running the race to 21

As for every race, there is a finish line.

When you are young, everything seems like a race to adulthood. Time is marked by a series of metaphorical monuments that we use as guiding points on the trail of life. The first day of adulthood for many is the first day of college. And for many, drinking alcohol is the first fallen tree branch on the trail to an education. Yet any runner can learn to jump over or go around the hurdles that slow us down.

When I confirmed my spot as a Mountaineer for the 2008-2009 school year, my teachers, friends and family warned me in jest or with apprehension that West Virginia University was a party school. Having never consumed alcohol, I looked at the collegiate race I was about to run as almost impossible. How could I prepare for a lifestyle change so quickly? How could I make the decision to disobey the law to have a good time?

Although I was nervous about the pressure to drink I might encounter at WVU, I found that the race to my first drink at 21 was easy and well worth the run.

On September 4, 2011, my 21st birthday fell on the football home opener, the Marshall vs. WVU game. As if having one of the greatest football rivalries compete on my birthday wasn’t awesome enough, I was turning 21 in Morgantown on Labor Day weekend. For the many students (and Beyonce) who share this birthday, this weekend was monumental.

But what was unique about this day for me was that it would be the first day I ever had anything to drink.
It had been an interesting journey. As a first-year student beginning the race, I knew the rocks and tree branches in the road would be the people asking me if I wanted a drink. And I did. I didn’t want to be asocial and lock myself in my dorm room; I wanted to meet people, make friends and relax. But when offered a drink, I responded with a polite “No, thank you,” or “I am the DD,” and people shrugged their shoulders and moved on.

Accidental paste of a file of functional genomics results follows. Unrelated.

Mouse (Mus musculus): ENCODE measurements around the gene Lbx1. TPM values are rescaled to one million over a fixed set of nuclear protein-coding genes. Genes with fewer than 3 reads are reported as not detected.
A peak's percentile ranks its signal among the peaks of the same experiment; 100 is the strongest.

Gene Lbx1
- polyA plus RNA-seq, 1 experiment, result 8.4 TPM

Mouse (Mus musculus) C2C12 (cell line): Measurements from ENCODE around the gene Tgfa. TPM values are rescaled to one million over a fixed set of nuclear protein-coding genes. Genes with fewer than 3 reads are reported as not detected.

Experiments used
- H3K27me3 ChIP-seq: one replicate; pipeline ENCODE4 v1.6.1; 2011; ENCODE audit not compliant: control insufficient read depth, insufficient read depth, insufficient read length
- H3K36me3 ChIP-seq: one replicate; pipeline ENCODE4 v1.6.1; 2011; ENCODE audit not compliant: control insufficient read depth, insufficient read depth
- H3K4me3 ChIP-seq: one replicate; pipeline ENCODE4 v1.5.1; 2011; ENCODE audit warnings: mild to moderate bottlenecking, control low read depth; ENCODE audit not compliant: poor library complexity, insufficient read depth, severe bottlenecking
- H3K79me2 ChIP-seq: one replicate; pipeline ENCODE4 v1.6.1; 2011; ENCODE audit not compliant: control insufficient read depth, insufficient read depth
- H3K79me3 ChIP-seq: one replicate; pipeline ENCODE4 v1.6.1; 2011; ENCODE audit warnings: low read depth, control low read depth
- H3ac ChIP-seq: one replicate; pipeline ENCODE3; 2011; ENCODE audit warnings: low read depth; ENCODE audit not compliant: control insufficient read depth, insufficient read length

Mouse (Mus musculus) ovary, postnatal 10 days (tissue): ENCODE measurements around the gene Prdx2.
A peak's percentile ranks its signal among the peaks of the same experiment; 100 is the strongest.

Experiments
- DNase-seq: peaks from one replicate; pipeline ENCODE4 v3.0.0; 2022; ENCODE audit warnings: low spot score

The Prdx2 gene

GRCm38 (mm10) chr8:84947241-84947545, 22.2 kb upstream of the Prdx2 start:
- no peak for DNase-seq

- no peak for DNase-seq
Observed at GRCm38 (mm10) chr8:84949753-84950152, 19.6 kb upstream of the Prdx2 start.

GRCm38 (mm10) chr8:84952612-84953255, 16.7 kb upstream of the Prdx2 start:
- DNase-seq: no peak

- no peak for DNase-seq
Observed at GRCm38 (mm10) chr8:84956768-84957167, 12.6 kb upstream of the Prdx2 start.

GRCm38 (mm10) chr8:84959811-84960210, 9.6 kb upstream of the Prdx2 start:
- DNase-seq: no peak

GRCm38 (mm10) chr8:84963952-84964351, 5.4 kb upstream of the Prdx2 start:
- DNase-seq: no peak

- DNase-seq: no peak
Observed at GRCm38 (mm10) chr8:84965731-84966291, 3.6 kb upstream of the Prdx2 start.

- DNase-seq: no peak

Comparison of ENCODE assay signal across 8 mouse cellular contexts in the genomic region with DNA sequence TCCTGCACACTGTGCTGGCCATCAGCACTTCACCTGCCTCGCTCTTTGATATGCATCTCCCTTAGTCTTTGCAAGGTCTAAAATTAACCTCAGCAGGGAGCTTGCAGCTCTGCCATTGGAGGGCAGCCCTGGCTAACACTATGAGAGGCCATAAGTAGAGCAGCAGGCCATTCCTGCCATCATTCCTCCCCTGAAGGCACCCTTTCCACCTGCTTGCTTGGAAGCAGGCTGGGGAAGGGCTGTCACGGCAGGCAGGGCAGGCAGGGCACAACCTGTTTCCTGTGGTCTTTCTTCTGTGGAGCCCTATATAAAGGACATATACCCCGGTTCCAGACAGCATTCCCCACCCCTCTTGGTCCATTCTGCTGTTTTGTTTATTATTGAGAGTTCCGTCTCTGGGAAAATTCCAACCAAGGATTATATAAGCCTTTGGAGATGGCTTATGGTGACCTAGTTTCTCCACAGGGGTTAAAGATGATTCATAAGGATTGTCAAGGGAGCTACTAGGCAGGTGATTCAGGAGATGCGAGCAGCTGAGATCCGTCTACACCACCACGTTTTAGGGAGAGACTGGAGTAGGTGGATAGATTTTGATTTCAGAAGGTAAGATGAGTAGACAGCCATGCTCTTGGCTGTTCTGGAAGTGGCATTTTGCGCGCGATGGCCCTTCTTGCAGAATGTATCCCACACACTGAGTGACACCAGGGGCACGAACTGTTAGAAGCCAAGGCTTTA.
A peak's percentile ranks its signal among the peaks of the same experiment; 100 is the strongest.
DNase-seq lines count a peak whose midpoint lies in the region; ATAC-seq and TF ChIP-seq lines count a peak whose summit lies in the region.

To those who persisted, I explained that I wasn’t going to drink till I was 21. Hearing that often sobered up those who offered long enough to say they respected my actions and wished that they, too, had done so. That might have been the alcohol talking. But over four years I went to many birthday, end-of-the-year, beginning-of-the-year, passed-a-tough-class, and graduation parties, and the response was always the same, suggesting that many students drank simply because it was what other students were doing.

It was a means of looking like a serious runner but never having run the race.

In retrospect, the twists and turns around the hurdles in the road that should have slowed my pace in fact increased my mileage.

Waiting for my 21st birthday made me stronger. I didn’t want alcohol to be my weekend “good time.” I didn’t want to depend on it, if I had a bad day or got in a fight with a friend or girlfriend. I wanted to establish good study habits and form real relationships with real people. The people you think are your friends when you’re drunk aren’t always your friends in reality. They might end up being the tree branch you trip and break your ankle on, halting the race when your goal is to continue running.

As with every race, there was a finish line. After the game and dinner with my family, who bought my first drink, I proceeded to the birthday party of every 21-year-old’s dream. But what was most exciting was that my friends had waited for me to drink with them. They had gathered not to witness someone take 21 shots or drink till he threw up but to honor someone who would drink when he chose, with friends, not hiding or being ashamed of his choice. I entered into the adult world with a beer my hand, confidently.

So, as I learned, waiting till you’re 21 to drink doesn’t mean you have to be asocial. College provides an excellent feeding ground both for those who hunger for knowledge and thirst for beer. You don’t have to drink and party, but you also don’t have stay in your dorm room because the library closes at 8 p.m. I have yet to find a student disrespectful enough to ignore another person’s request to remain sober. Sobriety isn’t a sin—it is a way of knowing that when you turn 21 your real friends will celebrate not the number but the fact that you remained on course, despite the branches, dips and turns that can take you off the trail.
Sometimes, It’s not who wins the race but how you finish it.